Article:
Thank you so much for the work you all are doing. My wife and I found you just when we needed this kind of input, trying to decide how to help a friend in an abusive marriage.

  12. A friend

    These blogs are right on! I am fairly new to this site and thankfully my friend found it and it has been a help to her in these dark days. I have learned first hand what an evil man is like because my friend is married to one. It took us a lot of years to discover this because it has been a lonely path indeed. She is your typical victim of abuse–no self worth, confused beyond belief, swimming in false guilt, carries all the blame, oh the insecurities, no trust in her own judgments, and sadly this list could go on and on. After we became friends she learned she could trust me. It was very slow but little by little the trust grew. She began to open up and talk. She was confused by it all and didn’t even see how off things were.

    Her husband is a master manipulator and piles all the blame on her even though she was the scared, timid, spineless, needy wife who tried desperately to make him happy. After I explained how messed up the situation was (he is exactly like the article Wanted Fantasy Wife) I encouraged her to get help from our pastor. That is when we learned that even a well meaning, solid preaching, wise pastor could lack understanding in this area. All of these trials drove us to God for answers.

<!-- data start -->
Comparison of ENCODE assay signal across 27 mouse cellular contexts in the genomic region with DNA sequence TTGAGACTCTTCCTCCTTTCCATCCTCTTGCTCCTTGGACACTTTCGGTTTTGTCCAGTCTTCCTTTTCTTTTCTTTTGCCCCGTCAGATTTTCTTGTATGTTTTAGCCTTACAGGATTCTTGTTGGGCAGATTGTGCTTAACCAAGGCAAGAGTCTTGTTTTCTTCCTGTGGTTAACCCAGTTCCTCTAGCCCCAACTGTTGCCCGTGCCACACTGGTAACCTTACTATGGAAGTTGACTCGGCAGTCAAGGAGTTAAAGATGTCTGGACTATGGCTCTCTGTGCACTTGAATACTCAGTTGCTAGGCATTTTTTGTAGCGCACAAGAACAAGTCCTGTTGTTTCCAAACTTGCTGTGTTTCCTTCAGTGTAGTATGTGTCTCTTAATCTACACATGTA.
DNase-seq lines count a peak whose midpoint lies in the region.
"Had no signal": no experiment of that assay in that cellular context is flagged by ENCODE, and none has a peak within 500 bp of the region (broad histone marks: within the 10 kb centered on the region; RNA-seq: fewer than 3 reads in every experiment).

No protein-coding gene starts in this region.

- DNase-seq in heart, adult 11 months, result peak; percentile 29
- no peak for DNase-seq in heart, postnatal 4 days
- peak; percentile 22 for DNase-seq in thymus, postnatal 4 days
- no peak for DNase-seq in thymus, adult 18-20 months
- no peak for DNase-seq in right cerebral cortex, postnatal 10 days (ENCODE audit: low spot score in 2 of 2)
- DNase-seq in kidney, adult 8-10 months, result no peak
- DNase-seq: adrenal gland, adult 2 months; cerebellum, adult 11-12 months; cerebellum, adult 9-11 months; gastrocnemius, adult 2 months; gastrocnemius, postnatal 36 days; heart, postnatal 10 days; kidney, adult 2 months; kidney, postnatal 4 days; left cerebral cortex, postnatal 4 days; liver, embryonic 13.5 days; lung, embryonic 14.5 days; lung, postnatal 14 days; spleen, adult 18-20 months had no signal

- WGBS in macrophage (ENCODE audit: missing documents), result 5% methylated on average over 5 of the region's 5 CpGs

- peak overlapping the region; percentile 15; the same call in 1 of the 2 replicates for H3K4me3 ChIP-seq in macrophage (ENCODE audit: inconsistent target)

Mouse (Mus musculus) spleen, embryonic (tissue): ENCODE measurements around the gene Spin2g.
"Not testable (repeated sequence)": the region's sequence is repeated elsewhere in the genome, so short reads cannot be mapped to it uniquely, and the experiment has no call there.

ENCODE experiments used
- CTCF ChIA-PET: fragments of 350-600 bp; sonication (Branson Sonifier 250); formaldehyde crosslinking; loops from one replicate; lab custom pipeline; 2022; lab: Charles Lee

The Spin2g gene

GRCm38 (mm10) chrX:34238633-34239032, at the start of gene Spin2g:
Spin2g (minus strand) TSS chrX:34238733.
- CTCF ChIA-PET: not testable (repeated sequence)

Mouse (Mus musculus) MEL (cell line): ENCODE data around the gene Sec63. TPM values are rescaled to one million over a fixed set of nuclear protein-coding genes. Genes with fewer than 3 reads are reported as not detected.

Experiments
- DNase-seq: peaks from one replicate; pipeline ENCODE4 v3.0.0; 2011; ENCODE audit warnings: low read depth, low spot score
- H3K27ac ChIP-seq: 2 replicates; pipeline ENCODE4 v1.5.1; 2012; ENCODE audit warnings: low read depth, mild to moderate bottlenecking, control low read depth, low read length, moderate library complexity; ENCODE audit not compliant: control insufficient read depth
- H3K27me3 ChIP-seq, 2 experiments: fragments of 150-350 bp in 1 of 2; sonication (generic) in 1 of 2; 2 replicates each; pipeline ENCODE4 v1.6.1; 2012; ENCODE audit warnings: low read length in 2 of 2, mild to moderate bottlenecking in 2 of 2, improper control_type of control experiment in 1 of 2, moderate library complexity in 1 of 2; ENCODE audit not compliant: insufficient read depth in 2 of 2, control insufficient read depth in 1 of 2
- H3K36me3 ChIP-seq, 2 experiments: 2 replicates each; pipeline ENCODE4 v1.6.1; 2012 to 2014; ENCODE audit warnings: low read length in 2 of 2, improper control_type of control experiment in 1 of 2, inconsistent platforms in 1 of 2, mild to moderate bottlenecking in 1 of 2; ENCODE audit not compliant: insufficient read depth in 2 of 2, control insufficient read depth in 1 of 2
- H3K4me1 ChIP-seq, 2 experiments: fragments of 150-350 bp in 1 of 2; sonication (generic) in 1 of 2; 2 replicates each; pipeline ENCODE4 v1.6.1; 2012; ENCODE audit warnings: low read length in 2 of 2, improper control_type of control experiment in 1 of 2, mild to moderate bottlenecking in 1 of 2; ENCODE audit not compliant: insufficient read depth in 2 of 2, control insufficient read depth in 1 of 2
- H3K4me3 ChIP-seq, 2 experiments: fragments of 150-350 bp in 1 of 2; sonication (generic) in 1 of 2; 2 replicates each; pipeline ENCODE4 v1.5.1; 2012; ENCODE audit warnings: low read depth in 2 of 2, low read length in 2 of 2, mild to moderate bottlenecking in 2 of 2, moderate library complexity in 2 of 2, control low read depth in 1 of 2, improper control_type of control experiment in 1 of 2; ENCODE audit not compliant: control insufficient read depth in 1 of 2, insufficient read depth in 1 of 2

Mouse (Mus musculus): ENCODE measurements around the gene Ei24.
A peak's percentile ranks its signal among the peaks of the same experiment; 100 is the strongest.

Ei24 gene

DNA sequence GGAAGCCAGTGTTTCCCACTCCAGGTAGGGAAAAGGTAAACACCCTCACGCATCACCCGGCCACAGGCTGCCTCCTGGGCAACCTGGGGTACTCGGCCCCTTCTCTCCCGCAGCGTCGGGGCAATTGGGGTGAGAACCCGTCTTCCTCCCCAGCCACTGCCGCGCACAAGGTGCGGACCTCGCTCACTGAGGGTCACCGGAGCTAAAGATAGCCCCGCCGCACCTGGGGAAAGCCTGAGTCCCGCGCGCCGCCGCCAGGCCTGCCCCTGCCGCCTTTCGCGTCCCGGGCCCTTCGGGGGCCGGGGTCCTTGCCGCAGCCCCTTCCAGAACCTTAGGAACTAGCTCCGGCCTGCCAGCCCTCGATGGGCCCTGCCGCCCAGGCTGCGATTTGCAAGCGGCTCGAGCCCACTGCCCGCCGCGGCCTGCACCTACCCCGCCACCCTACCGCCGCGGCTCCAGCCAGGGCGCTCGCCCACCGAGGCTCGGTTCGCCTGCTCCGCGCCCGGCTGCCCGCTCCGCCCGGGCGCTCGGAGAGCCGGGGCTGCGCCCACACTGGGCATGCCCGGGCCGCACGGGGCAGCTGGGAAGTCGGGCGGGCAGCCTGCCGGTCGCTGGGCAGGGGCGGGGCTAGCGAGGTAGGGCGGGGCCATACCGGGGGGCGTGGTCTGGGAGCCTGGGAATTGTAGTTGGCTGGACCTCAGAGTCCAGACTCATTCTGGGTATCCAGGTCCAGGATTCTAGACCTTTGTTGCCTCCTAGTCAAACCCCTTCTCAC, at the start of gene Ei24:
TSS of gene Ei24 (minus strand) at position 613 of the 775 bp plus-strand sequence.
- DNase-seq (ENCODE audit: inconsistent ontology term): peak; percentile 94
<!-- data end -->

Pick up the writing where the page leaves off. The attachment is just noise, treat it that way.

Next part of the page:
It is sad to know how much help just an acknowledgement of the situation could have been. It would have alleviated A LOT of confusion. We can now relate to those in the Bible who were so misunderstood: Joseph, Job, Mary the mother of Jesus, and of course our Savior Jesus was gravely misunderstood even by his own brethren–so we find ourselves in good company. There is a balance in everything and you can hate divorce (like we should) and still help those who are entangled in a marriage with an evil man.

    The counseling she received was so shallow with a lack of understanding and discernment. Vain is the help of man when they are leaning upon their own understanding (yes even good, fundamental, Bible believing, conservative preachers)! Thank you for being a voice to these misunderstood women who often can’t speak up for themselves. Satan attacks the feeble mind and it is a very sad thing to see how he uses well meaning pastors to help in his evil deeds. More and more the lies are being exposed and the truth is shining forth. Only God can deliver my friend from the horrible prison she is in. Divorce is no option as the situation is too dangerous but just as God delivered Joseph we know that God will deliver in His time. Thanks for being a voice for those who so often cannot speak for themselves!